Today marks the closing of a nearly 76-year chapter in the history of television – the final three transmitters and their relays are being switched over to digital television tonight in Northern Ireland. The first production ‘high definition’ (that is 405 lines) black-and-white television service was introduced by the BBC on 2 November 1936, and although the number of lines has changed and a chrominance signal added to provide colour television, a lot of the technology used in analogue television is very similar today as it was then. Along with it goes several other related technologies which only existed on analogue TV, the first of which is NICAM 728 Digital Stereo (which stands for Near-Instantaneous Companded Audio Multiplex, and 728kbit/s was the bitrate) which introduced stereo sound on UK television for the first time in the 1986. The second is PDC (Programme Delivery Control) which was a way of instructing video recorders when to start or stop for a given programme, and was broadcast as teletext packets, so when CEEFAX gets switched off tonight, so does PDC. (Freeview does have digital equivalents of both of these of course).
It’s nice to see that BBC1 Northern Ireland and Ulster Television (UTV) are jointly producing a commemorative programme tonight to mark the occasion, something which none of the other English nations and regions did to my knowledge. It’s being shown on BBC1 Northern Ireland tonight at 2235, finishing at 2330, at which point the analogue signal will be switched off, taking with it over 75 years of history and good old CEEFAX.
So, as Phillip Schofield used to say a lot in the Broom Cupboard when BBC1 NI wished to opt out of the end of Children’s BBC – “Goodbye Northern Ireland” – for analogue television tonight in NI, it really is goodbye.
Don’t forget to switch off your television set.
Probably not the most exciting event for most people, but last night was ‘Oxford DSO Stage 1’ – that is, the first stage of digital switch over when one of the analogue channels was turned off (BBC2 in our case) and in its place (on the relays, anyway) goes the ‘BBC A’ digital mux containing the BBC channels (obviously, including BBC2).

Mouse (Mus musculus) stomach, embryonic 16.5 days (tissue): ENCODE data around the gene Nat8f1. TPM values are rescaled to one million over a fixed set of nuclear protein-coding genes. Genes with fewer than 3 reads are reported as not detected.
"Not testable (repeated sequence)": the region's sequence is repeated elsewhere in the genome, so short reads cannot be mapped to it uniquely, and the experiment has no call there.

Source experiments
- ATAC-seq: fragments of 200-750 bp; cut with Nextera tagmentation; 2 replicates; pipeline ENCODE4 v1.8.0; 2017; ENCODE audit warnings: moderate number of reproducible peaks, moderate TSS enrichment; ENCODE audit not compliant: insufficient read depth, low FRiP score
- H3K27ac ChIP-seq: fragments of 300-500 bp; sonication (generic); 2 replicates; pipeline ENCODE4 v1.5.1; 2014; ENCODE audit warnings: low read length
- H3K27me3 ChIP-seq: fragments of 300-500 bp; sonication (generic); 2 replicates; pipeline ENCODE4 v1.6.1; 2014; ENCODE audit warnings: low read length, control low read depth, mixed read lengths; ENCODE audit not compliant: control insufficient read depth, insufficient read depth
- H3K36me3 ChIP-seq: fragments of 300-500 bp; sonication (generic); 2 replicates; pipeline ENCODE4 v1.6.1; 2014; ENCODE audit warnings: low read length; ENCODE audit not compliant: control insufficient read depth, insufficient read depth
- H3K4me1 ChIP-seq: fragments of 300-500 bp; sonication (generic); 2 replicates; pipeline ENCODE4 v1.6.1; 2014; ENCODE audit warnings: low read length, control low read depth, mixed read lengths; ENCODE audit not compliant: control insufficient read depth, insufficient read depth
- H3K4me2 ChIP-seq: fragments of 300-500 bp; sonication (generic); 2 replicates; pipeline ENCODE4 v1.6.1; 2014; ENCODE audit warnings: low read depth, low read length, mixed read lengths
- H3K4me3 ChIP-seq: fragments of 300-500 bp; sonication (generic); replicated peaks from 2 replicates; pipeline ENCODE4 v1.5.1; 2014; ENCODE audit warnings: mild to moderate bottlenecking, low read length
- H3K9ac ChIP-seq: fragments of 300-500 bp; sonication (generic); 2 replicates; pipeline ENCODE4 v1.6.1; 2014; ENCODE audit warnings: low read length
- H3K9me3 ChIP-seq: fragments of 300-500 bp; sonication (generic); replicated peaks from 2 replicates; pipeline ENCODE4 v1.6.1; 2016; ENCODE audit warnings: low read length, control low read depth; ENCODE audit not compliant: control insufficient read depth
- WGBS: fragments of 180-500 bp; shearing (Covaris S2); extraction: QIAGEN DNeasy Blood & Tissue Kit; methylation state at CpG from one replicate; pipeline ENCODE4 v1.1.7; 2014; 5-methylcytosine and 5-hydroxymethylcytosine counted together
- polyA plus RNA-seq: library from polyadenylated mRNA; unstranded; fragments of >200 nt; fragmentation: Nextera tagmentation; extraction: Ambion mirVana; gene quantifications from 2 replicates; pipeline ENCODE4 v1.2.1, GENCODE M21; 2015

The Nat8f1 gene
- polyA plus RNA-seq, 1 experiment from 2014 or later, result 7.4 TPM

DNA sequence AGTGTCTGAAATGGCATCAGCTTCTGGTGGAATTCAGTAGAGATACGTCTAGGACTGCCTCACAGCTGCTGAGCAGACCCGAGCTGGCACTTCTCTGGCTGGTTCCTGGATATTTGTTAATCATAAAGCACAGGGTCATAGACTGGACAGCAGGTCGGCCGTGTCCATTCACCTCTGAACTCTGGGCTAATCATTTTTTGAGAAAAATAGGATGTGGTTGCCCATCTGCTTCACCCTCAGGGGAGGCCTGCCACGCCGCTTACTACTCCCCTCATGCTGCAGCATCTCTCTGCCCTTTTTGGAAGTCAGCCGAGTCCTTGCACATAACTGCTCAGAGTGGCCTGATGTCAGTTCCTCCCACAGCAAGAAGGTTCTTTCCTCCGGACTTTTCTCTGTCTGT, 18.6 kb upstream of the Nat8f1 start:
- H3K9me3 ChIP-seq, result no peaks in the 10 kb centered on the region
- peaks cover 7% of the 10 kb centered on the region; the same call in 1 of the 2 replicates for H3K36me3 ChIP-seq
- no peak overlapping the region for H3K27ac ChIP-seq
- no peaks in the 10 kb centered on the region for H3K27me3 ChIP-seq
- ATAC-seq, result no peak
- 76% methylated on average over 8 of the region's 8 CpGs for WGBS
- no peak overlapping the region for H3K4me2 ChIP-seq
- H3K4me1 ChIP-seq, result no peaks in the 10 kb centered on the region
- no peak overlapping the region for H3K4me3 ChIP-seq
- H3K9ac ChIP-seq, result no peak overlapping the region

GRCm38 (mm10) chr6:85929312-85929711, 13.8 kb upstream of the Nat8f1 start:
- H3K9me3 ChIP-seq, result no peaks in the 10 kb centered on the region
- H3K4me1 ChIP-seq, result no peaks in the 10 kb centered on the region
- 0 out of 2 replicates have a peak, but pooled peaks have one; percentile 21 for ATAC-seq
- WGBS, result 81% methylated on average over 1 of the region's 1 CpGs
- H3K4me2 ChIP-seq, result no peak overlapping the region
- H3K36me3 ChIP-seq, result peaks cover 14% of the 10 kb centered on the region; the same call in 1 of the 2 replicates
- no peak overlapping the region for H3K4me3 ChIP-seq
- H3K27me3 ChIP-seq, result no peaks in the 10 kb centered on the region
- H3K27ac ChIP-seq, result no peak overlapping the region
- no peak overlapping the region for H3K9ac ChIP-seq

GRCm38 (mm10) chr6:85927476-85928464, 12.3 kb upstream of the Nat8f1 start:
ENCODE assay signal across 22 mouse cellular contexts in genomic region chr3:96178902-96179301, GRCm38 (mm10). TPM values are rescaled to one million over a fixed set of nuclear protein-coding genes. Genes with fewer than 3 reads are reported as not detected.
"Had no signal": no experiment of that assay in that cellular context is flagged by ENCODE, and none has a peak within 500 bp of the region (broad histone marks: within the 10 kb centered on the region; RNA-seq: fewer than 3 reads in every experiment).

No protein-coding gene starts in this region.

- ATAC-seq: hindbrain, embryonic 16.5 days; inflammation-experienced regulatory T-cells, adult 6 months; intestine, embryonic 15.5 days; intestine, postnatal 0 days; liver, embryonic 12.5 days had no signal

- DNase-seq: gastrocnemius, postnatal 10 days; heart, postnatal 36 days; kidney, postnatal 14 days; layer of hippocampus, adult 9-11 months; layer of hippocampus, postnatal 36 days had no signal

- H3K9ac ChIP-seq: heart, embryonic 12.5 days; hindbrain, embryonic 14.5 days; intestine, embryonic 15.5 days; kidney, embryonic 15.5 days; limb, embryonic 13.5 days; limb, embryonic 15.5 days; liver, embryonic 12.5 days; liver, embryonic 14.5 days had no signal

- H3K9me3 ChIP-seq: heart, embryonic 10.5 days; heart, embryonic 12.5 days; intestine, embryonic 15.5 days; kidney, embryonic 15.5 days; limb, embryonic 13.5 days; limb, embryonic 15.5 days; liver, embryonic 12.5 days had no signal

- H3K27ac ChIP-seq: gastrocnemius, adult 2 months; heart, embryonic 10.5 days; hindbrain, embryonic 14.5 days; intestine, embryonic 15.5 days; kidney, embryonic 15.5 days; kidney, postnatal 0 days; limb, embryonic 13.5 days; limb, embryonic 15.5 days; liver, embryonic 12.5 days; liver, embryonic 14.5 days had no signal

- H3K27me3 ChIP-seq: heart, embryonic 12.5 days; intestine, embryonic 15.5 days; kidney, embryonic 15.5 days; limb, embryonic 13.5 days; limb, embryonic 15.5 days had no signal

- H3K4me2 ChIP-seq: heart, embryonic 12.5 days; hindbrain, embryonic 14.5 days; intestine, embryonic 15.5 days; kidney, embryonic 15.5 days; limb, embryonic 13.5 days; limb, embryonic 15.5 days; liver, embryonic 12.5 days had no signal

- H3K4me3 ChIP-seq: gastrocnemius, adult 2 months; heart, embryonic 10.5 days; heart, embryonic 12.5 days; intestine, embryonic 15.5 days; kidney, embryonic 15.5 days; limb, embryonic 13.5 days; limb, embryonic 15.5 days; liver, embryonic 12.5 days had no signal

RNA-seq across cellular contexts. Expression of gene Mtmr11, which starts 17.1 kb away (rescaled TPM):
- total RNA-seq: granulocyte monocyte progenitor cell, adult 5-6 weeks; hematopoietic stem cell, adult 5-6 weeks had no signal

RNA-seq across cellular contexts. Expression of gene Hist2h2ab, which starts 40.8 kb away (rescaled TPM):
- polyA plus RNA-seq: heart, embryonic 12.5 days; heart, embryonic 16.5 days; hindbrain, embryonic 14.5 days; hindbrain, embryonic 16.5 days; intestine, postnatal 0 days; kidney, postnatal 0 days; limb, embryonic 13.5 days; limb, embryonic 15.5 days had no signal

Two weeks from now, on 28 September, all the other analogue channels get turned off and the relays start broadcasting all three digital muxes, with the main Oxford transmitter broadcasting all 6 muxes at full power.
Sad as it was, I thought I’d stay up till midnight to see BBC2 analogue disappear – there was a trashy film on BBC2, but instead of going off at midnight they actually waited until 01:13 (end of the film) to turn it off (I was yawning a lot by then!). Snow appeared on the screen, and BBC2 analogue was gone forever. At the same time, BBC1 analogue also disappeared, but that was to come back by the following morning.
Then I went to bed (understandably).
The following morning, I was expecting the worst. The powers that be, in their infinite wisdom, had decided to switch UHF channels 34 and 53+ around which could only have ended up in disaster. (The reasoning behind it was sensible – to get all the PSB muxes into Group C/D so existing non-wideband aerials could be used). Instead of the box thinking ‘oh, it’s the same LCN (Freeview channnel number) just on a different UHF channel’ it just refused to show it. Hmph. So I had to do a manual retune on the box. And just as I feared, this did the usual thing of deleting all my timers on the replaced channels. I really don’t understand why the manufacturers haven’t sorted this one out yet – it makes things very user-unfriendly.
Anyway, retune done, everything worked okay again and I had all six muxes back. I will have to do all this again on September 28 when more channels move (68 is moving to 60-, 51- moving to 62, and 34 is moving to 59-, and 29 moving to 55 – putting all the muxes in Group C/D at last). And I’ll lose virtually all my timers – again :(